DeleteThank you for your response, Paul. I am not quite sure if I understood why you use K binary variables in SOS1. Could you please explain more?

DeleteSorry, there was a typo. The last summation should be $\sum_{k=1}^K (1/\zeta_k * v * w_k)$. The $K$ binary variables tell you which value $z$ takes. (You also need a constraint $z=\sum_{k=1}^K \zeta_k * w_k$ to enforce this definition.)

DeleteDear all I have z=x*y where x is a binary variable and y is continuous unbounded variable, I know how to linearize it if y is bounded can you help me that how i can linearize it if y is unbounded i.e 0<=y<=infinity.

ReplyDeleteI know of no way to linearize it without first bounding $y$.

DeleteThanks alot sir Paul Rubin

DeleteThis comment has been removed by a blog administrator.

ReplyDeleteHi Paul. Since we know we could linearize the product of two binaries, I wonder how we can linearize the product of more than two binaries. For example, if we have a constraint gamma <= xyz and x y z are binaries. Should we transform it to the form of gamma <= tz(tx or ty) or gamma <= t. I am more curious about the latter one. Thanks!!

ReplyDeleteIf $w=xyz$, the direct linearization would be $w\le x$, $w \le y$, $w \le z$, $w \ge x+y+z-2$. The inequalities you get from a two stage linearization (linearize the product of any two of $x, y, z$, then linearize the product of that product with the third variable) imply the four inequalities of the direct linearization, so the two stage result should be at least as tight as the direct result. Whether it's meaningfully tighter I don't know, but I'm pretty sure the two stage is no worse (and maybe better). That's if I did my algebra correctly, of course. ;-)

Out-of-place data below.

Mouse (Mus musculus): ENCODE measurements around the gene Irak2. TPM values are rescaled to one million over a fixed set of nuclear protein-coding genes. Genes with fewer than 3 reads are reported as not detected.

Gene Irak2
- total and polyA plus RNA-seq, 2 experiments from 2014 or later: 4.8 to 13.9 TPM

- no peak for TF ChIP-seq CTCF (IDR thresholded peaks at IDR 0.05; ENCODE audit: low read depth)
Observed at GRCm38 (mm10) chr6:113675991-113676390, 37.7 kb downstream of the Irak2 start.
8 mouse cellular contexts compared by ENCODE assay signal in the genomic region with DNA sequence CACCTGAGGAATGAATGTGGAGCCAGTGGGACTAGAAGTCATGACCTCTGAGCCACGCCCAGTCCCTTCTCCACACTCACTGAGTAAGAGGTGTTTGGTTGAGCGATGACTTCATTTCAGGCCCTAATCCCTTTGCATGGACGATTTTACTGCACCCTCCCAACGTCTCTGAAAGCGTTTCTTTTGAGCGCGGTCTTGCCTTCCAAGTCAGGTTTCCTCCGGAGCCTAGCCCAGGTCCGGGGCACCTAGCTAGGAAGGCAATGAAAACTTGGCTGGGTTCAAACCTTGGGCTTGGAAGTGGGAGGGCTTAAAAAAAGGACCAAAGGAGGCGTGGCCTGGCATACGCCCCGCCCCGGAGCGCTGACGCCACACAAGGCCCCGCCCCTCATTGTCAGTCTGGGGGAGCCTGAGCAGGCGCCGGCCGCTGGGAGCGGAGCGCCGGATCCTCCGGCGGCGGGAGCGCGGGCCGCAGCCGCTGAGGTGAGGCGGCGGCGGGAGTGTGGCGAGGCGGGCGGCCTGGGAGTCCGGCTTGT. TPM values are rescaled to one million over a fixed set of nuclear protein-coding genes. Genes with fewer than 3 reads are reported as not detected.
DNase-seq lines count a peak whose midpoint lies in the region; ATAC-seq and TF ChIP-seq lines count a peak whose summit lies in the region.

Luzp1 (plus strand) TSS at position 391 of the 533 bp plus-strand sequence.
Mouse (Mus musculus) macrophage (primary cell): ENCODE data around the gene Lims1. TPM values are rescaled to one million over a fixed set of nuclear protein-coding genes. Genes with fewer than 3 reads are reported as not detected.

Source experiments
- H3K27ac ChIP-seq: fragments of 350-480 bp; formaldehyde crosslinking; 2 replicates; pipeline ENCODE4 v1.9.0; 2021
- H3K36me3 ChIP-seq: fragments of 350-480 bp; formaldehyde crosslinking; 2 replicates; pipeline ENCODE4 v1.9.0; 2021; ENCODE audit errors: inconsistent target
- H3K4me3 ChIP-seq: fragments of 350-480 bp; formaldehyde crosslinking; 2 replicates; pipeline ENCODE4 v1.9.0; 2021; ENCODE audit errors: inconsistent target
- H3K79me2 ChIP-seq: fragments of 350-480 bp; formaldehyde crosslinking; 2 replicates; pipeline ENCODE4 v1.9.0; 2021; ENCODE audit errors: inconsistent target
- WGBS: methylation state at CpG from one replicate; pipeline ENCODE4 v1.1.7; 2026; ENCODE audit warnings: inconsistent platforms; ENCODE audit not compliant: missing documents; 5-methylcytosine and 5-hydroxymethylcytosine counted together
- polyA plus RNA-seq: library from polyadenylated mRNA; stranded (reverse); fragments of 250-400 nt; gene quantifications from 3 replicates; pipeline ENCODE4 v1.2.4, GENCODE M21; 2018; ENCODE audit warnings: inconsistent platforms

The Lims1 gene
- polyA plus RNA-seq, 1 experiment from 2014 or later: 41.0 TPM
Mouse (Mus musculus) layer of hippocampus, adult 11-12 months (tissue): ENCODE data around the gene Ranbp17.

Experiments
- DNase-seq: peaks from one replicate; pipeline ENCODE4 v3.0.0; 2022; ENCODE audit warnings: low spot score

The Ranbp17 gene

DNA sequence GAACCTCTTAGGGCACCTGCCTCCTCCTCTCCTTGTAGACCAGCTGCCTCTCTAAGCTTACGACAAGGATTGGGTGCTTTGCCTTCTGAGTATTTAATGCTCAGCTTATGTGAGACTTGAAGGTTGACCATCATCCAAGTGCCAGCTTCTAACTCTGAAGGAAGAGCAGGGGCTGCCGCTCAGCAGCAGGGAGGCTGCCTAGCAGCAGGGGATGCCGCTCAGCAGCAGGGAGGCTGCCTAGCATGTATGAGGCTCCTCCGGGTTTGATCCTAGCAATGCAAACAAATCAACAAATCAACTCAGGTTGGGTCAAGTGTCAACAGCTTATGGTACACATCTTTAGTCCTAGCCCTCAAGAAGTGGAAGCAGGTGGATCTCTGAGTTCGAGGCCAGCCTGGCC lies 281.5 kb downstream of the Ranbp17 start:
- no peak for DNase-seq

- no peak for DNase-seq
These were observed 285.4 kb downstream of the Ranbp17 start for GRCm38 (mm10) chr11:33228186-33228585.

DeleteGreat. Thanks Paul.

DeleteHi Paul, if we can linearlize the product of the two variables, can we do that with the sum of product? For example, if we have Zi = sum (Xj*Yij), I am curious how the second pair of constraints that you suggest will look like. Thanks :)